Woodrow Wilson delivers his first inaugural address, March 4, 1913.
Source: Library of Congress Prints and Photographs Division
Woodrow Wilson delivers his first inaugural address, March 4, 1913. Source: Library of Congress Prints and Photographs Division

In 1912, as in 2012, issues of personal wealth and corporate power were at the heart of the presidential campaign.

Food prices were soaring and average families feared for their living standards as they replaced meat and butter with potatoes and margarine. Hard-pressed workers, often putting in 56-hour weeks on dangerous jobs, couldn’t help but envy the conspicuous affluence of a distant elite.

Throughout the campaign, unfairness was a constant theme: farmers unhappy with railroads, local manufacturers angry at the emergence of nationwide competitors, and small shopkeepers claiming chain stores were stealing their customers all objected to the growing dominance of big business.

Four candidates were on the ballot. The incumbent, Republican William Howard Taft, spoke to populist emotions by portraying himself as a trustbuster who had stood up against the monopolists of Standard Oil Co. Taft’s predecessor and former patron, Theodore Roosevelt, had sought the Republican nomination but fallen short; he ran as the candidate of the Progressive Party, in favor of more government regulation and taxes on inheritance and income. Eugene V. Debs was the Socialist candidate for the fourth consecutive election. And the Democrats nominated New Jersey Governor Woodrow Wilson, who had been voicing suspicion of big business for two decades.

Consumers’ Interests

Wilson may have been the first presidential candidate to focus on consumers as an interest group. As early as 1898, he had written that “the modern industrial organization has so distorted competition as sometimes to put it into the power of some to tyrannize over many.” By 1912, his opinion hadn’t changed. Advised by the famed Boston attorney Louis Brandeis, a self-styled consumer advocate, he launched a blistering attack on those who “have sometimes said that it was absurd to talk about the consumer in a country where everybody was a producer.” Consumers’ interests weren’t the same as producers’ interests, he insisted.

Although attacks against trusts and monopolies were standard fare, served up by all the candidates, Wilson was alone in drawing links among trusts, tariffs, lack of competition and rising prices. As he put it when accepting the nomination in August 1912, “The high cost of living is arranged by private understanding.”

Among the evils Wilson denounced was price discrimination -- when a seller charges different prices to different buyers for an identical product. Although the label suggests untoward dealings, price discrimination often makes economic sense: Selling huge volumes to a single customer will almost always cost a business less per unit than selling tiny volumes, and price discrimination lets the customer with the larger order share the supplier’s saving. But to the owners of small businesses and the residents of small towns, price discrimination was a pernicious practice that would leave them forever at a disadvantage.

The first federal law to regulate the railroad industry, enacted in 1887, included a strict ban on discrimination. Yet the railroads could find ways around the law, and the large companies that increasingly dominated mining and manufacturing routinely demanded that their suppliers offer better terms than small competitors could obtain.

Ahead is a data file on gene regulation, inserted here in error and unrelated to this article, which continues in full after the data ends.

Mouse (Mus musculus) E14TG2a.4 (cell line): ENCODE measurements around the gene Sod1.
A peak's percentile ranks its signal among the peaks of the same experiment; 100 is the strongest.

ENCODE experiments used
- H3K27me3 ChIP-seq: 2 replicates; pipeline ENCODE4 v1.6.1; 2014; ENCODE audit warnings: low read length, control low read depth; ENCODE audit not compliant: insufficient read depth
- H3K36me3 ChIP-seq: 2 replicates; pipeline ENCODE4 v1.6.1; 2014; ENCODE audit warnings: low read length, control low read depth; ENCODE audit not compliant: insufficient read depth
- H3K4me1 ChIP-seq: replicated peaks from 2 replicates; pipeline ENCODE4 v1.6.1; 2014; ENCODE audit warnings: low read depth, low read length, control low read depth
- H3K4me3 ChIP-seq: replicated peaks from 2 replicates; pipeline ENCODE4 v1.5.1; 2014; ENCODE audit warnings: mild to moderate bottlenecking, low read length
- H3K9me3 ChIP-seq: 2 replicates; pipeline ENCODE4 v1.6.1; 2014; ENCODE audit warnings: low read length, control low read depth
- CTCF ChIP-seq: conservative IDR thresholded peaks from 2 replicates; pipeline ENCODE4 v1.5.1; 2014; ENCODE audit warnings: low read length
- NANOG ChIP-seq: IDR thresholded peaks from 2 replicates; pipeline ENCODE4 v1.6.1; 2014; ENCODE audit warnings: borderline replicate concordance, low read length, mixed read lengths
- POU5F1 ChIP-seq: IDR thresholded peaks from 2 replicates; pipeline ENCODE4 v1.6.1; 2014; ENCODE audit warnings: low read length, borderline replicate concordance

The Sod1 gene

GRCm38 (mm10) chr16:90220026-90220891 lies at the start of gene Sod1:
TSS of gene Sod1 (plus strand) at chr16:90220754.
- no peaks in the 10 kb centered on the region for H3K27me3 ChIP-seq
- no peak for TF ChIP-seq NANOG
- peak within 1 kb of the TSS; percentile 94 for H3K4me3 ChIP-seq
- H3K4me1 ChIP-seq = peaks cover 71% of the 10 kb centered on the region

Power of Chains

In retailing, chain stores were increasingly powerful: 257 companies were operating chains in 1910, almost five times as many as in 1900, and they insisted on volume discounts from manufacturers, which enabled them to underprice independent shops.

Complaining that chain stores were selling goods too cheaply wasn’t an approach calculated to earn sympathy from the consuming public, so the organizations representing independent merchants rephrased the problem as one of discrimination. As the secretary of the National Grocers Association would explain, “The general working rules should be, ‘A fair price and the same to everybody.’”

Wilson was in total agreement. If price discrimination could be stopped, he asserted, “then you have free America, and I for my part am willing to stop there and see who has the best brains.”

Splitting the Republican vote, Wilson swept to victory in November 1912 as the first Democratic president since 1897. In office, he pushed hard on consumer issues, winning a major tariff reduction in 1913 and passage of the Federal Trade Commission Act in 1914, which prohibited “unfair methods of competition.” But he wouldn’t go as far as his adviser, Brandeis, who had an unusual understanding of what it meant to help consumers. Brandeis inveighed against “the evil results of price-cutting.” As he put it: “In order that the public may be free buyers, there must be removed from the mind of the potential purchaser the thought that probably at some other store he could get that same article for less money.”

Wilson, on the other hand, accepted the idea that price competition benefits consumers; his other signature consumer legislation, the Clayton Antitrust Act of 1914, outlawed price discrimination only when the effect “may be to substantially lessen competition or tend to create a monopoly.” Wilson, it turned out, was more pro-consumer than the nation’s best-known consumer advocate.

(Marc Levinson’s most recent book is “The Great A&P and the Struggle for Small Business in America.” The opinions expressed are his own.)

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To contact the writer of this post: Marc Levinson at marclevinson1@gmail.com.

To contact the editor responsible for this post: Timothy Lavin at tlavin1@bloomberg.net.